How to make a WordPress website compliant with GDPR and Cookie Law Privacy Policy, Cookie Policy and a solid GDPR Plugin: the three pillars you need to make your WordPress-based website compliant with the EU 2016/679 regulation and EU Cookie law

How to make a Wordpress website compliant with GDPR and Cookie Law

The GDPR is live since May 2018 and the EU Cookie Law has been around since the 2009, yet there still are a lot of websites non compliant with both of them. In this post we’ll try to summarize the basic steps that system administrators and webmasters need to do to achieve such compliance. While doing so, we’ll take for granted that you already know the basics about privacy and GDPR: in case you don’t, we strongly suggest to take a look at these posts before proceeding.

Basic requirements

As we already said a minute ago, the two regulations we need to consider to understand what we need to do are the following:

  • General Data Protection Regulation (EU 2016/679), better known as GDPR.
  • EU Cookie Law (2009/136/CE), adopted in Italy with the decree n. 126 03/06/2014.

According to these regulations, if you’re hosting a standard website – in our example, a WordPress-based blog or newspaper – you need to have the following:

  • A Privacy Policy containing the Data Controller contact info and a list of processing activities.
  • A Cookie Policy, explaining what cookies actually are and which kind of cookies you will create on their browser.
  • A GDPR & Cookie Law plugin to show to your users to explain them how to read your policies and also how to opt-in / opt-out from your cookies.

Let’s see how we can deal with all that.

Privacy Policy

The Privacy Policy is a document – usually a web page or a downloadable PDF file – that is expected to contain the following info regarding your website:

  • The Data Controller info and e-mail contact.
  • A list of the Types of Data collected by the website.
  • Mode and place of processing activities, including the retention period.
  • A list of the various processing activities currently in place.
  • A list of the various User rights and info regarding how to exercise them.
  • A link to the Cookie Policy (see below) or instructions on where to find it.

If you need an actual sample, you can take a look at our own GDPR Privacy Policy (updated on December 2018). A sample document based upon that is also available in  PDF and DOCX formats for your convenience:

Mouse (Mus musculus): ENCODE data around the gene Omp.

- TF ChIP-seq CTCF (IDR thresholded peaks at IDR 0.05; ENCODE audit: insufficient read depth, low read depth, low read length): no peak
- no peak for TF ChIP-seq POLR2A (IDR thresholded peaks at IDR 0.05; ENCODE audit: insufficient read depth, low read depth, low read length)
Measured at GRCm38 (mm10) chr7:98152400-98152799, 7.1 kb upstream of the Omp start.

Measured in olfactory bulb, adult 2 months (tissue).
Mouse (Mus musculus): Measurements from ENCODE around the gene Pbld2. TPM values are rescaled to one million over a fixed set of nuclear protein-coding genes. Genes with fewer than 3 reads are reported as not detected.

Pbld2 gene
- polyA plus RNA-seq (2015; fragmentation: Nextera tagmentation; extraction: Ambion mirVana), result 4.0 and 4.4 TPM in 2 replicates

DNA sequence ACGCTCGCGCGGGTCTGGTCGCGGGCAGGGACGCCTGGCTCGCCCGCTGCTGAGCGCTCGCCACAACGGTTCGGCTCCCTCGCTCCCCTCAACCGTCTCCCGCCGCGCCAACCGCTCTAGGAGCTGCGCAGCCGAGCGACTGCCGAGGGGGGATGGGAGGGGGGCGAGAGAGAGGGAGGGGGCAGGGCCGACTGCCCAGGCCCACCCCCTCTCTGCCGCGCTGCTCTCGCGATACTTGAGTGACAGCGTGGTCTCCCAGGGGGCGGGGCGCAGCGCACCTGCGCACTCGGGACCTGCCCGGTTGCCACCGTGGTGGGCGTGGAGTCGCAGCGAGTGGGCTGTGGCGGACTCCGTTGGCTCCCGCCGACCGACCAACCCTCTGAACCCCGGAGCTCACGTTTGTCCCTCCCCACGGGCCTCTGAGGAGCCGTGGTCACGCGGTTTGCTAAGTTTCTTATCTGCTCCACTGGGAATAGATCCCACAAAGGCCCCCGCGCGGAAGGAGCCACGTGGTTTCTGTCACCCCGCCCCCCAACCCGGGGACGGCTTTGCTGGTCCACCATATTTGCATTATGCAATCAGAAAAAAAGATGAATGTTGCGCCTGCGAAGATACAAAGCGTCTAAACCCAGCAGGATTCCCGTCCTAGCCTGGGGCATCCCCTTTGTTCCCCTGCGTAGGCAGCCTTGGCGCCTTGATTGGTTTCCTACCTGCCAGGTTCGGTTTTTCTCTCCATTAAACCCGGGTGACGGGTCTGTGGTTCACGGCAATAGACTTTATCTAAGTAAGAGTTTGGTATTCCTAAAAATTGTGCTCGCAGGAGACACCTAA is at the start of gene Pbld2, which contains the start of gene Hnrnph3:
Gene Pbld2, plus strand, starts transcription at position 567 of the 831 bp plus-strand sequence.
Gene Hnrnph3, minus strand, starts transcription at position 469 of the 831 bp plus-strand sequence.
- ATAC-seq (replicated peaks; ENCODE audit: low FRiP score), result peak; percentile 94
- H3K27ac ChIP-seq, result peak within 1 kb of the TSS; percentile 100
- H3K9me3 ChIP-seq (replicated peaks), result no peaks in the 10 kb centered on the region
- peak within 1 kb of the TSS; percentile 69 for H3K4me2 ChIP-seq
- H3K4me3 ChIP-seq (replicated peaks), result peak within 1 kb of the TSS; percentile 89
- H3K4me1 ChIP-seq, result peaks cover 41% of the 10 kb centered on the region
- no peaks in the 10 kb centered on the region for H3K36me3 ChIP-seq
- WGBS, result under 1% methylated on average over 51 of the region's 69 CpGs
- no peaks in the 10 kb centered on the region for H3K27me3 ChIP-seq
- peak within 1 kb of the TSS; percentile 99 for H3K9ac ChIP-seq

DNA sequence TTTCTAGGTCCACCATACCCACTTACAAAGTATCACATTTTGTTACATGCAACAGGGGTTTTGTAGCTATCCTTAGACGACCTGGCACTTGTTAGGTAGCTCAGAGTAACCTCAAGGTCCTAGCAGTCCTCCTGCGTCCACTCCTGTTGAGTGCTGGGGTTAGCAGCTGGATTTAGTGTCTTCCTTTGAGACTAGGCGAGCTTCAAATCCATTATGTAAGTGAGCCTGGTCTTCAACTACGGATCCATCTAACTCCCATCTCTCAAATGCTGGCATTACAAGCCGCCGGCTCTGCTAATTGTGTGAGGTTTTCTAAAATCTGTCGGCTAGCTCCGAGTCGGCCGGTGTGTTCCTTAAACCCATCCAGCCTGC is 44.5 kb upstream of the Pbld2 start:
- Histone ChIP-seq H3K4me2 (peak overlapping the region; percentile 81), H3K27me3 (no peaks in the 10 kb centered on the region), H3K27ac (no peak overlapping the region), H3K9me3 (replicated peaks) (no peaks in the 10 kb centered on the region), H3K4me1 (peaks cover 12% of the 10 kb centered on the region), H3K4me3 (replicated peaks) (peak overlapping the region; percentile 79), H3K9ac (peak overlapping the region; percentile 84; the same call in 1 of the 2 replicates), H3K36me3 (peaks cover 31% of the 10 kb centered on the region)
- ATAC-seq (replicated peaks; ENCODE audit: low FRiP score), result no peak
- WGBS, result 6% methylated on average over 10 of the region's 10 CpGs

Cookie Policy

The Cookie Policy is a document – usually a web page or a downloadable PDF file – that should contain the following:

  • General info about Cookies: what cookies are, how the website uses them and why, how to control them and so on.
  • Detailed info about the Cookies used on the website: technical, analytics, tracking, profiling, third-parties, social, and so on.
  • Opt-in and/or opt-out measures available to the users that do not want to have non-required cookies installed on their browser.
  • A link to the Privacy Policy (see above) or instructions on where to find it.

If you need an actual sample, you can take a look at our own Cookie Policy (updated on December 2018). A sample document based upon that is also available in  PDF and DOCX formats for your convenience:

GDPR & Cookie Law Plugin

Last but not least, you need to provide your website with a dedicated, GDPR-compliant and Cookie Law-aware notification pop-up (or modal window) that will inform your users about the existance of cookies, the privacy policy and the cookie policy within your website. In the example below we’ll take for granted that you’re using WordPress, therefore we will talk about a couple of Worpdress plugins that can handle such task. If you’re not using WordPress, just find a comparable alternative for your Blog or CMS engine, or look for similar JQuery-based plugins around the web: if you do, follow the steps below.

Installing the Plugin